This new production of Half a Sixpence has been updated with some new music and lyrics by George Stiles and Anthony Drewe, and what strikes me first when composing my thoughts is that, as someone who never saw the original, I could not detect the new material; such was the skill used to write it and slip it into the show. I tend to have reservations where nostalgic, period pieces are concerned, especially in musical theatre, but director Rachel Kavanaugh and her team have created a highly polished piece which is low on ‘twee’ and brimming over with positivity and energy.
Before anything else, one has to applaud the production’s leading man, Charlie Stemp. His face reveals his young age, but the small handful of credits in his biography are a shock when you witness this performance. Stemp injects such energy and commitment to every step, note and scene, one could easily mistake him for a deceptively young looking seasoned professional. His ‘Kipps’ is truly a joy, combining the ups and downs of the character’s narrative, with outstanding skills as a dancer and singer. Every second counts, and this young man leads a vibrant ensemble through a score full of excellently choreographed numbers; “Pick Out A Simple Tune” being just one example, with the confidence of a star. His leading ladies bring a delightful contrast to their roles. Emma Williams, makes an elegant Helen, with just the right blend of heart and social awareness to make her relationship with Kipps sweet but ultimately doomed. Hers is a sensitive performance, with ample opportunities to showcase her vocal skills. What is interesting about the way Kipps’ love interests are written is that although both are likeable, kind women, we ultimately never root for him to marry Helen in the end. Devon-Elise Johnson’s portrayal of Ann is understated, combining the vulnerability of a young girl in love with a strong moral backbone of the woman we later see serving as maid to Lady Punnet. Johnson’s voice blends well with Stemp’s, and provides an excellent contrast to Bethany Huckle’s vivacious Flo in the delightfully performed “A Little Touch of Happiness”. Ian Bartholomew also gives a thoroughly entertaining performance as Chitterlow, with “Back The Right Horse” a particular highlight.
Paul Brown’s ‘carousel-esque’ design, set against video projections by Luke Halls gives a picture postcard feel to the story. From the polished wood and towering shelves at Shalford’s shop at the bazaar, to the bandstand with its vibrant grass, (apparently a replica of one at The Leas in Folkestone), and eventually the Kipps’ nuptial celebrations at the Hope and Anchor, all the locations fly by in a whirlwind, like the change in Kipps’ lifestyle, contributing further to the energetic pace of the piece. The carousel, built upon a revolve which allows the fluid journey through place and time, reminded me of Ascot in “My Fair Lady”, another story of class from bygone days. “If The Rain’s Got To Fall” held within it a gentle nod to the “Ascot Gavotte”. The design aspect, especially of a musical, is so important when setting the feel and tone of a piece, and the attention paid to detail, colour schemes and texture of the costumes, really added to both the enhancement of the period, class differences, and the journey Kipps goes through during the plot. From the familiar blues and earthy browns of his childhood, to the dramatic swirling colours of ostentatious dresses of the wealthy, we see a fusion of Kipps’ experience and his expectation.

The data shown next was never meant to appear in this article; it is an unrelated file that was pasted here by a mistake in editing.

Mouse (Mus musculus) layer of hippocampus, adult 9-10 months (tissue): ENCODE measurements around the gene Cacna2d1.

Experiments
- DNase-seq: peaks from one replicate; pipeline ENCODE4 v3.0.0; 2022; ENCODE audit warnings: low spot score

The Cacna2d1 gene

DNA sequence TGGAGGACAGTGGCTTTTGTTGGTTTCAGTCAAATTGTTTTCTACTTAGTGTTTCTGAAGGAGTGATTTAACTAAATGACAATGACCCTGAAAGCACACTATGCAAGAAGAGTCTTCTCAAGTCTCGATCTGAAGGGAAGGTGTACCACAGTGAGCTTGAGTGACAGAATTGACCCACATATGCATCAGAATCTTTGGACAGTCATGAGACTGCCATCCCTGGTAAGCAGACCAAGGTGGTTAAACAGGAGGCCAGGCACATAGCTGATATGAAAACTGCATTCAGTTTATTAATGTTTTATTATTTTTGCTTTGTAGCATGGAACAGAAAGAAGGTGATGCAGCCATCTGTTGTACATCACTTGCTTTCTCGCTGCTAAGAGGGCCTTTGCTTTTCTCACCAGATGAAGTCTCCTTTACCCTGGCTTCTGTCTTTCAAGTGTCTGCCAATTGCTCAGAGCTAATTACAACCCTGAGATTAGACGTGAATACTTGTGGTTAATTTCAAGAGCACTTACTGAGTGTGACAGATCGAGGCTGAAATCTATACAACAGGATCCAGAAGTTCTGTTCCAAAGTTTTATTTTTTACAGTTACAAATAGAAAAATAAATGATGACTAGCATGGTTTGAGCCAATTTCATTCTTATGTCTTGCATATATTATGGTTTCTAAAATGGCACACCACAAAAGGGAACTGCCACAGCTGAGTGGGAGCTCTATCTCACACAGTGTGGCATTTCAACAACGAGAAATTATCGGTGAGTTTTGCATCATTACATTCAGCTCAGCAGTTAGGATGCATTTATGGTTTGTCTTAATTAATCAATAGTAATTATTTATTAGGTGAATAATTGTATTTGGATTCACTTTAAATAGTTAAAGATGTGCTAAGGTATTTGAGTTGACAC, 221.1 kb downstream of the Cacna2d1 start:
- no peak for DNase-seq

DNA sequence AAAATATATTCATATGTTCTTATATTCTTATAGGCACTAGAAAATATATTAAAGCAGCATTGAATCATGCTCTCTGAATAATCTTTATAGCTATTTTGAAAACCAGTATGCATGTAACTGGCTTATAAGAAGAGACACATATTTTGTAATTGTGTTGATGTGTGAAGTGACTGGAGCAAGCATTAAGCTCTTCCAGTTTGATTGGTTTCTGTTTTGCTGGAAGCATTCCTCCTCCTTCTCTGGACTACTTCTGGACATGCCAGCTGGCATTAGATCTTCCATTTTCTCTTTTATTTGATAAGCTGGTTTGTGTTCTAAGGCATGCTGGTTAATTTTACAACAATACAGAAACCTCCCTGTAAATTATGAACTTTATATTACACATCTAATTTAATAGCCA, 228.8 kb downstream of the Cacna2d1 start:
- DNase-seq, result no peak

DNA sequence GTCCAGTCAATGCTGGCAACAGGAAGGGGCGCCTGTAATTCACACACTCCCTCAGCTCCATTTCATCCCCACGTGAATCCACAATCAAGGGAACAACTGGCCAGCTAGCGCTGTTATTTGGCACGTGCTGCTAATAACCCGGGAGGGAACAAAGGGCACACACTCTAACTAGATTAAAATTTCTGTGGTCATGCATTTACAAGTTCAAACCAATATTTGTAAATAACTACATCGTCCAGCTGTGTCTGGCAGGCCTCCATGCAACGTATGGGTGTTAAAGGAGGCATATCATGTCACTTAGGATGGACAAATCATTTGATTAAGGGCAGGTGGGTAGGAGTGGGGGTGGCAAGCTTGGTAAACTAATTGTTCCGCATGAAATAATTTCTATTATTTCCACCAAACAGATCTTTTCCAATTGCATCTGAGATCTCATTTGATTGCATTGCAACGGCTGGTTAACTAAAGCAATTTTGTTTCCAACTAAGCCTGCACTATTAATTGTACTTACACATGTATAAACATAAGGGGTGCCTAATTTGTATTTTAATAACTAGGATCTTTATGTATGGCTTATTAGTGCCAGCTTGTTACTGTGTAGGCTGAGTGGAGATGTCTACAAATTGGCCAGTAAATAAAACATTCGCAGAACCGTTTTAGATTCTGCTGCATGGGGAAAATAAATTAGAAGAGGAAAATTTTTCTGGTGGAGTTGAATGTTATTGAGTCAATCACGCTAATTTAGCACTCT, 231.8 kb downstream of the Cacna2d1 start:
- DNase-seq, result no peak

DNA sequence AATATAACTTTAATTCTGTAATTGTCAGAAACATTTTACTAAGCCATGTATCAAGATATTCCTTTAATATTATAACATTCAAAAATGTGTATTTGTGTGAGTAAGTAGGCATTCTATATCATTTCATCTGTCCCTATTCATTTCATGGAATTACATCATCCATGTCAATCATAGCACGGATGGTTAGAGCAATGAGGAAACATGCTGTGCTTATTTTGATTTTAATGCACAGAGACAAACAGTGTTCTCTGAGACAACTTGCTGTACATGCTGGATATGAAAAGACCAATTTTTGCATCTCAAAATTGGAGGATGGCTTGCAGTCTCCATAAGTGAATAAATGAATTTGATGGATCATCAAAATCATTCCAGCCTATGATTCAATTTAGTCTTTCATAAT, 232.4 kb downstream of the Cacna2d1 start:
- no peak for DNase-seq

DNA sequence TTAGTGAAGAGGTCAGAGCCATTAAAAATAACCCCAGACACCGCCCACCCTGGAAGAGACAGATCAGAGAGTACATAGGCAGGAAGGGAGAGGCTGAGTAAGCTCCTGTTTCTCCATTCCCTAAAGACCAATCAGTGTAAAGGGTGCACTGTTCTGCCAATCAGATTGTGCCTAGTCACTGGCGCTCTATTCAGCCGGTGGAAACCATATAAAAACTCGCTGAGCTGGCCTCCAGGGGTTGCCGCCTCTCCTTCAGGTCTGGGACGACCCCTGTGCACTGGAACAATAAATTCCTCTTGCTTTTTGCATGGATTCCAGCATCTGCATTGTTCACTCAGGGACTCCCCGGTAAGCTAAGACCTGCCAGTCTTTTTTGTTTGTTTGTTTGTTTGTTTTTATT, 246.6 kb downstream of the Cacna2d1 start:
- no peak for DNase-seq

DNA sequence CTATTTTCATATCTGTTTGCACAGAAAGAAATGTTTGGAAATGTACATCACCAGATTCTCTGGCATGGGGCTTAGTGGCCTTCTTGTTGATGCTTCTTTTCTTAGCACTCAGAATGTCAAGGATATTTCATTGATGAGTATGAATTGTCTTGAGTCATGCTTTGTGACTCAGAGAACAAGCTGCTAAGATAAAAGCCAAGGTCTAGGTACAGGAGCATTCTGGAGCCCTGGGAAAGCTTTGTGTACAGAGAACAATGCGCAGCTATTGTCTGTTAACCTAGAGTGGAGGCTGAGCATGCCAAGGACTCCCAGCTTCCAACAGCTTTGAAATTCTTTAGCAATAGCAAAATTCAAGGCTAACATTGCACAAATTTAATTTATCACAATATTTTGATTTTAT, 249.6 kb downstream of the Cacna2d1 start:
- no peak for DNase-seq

Rachel Kavanaugh’s direction is full of character and coupled with Andrew Wright’s tight flamboyant choreography, the production is filled with finesse and polish. There were perhaps one or two moments when I found myself looking for a little more of a struggle emotionally in terms of the journey of Kipps and his love interests, but this is often the case with ‘feel-good’ musicals and it by no means detracts from the joy of the experience. “Half A Sixpence” is the ideal summer musical, especially in a city like Chichester. Audiences have been on their feet every night there. If the production gets a West End transfer it is sure to capture audiences!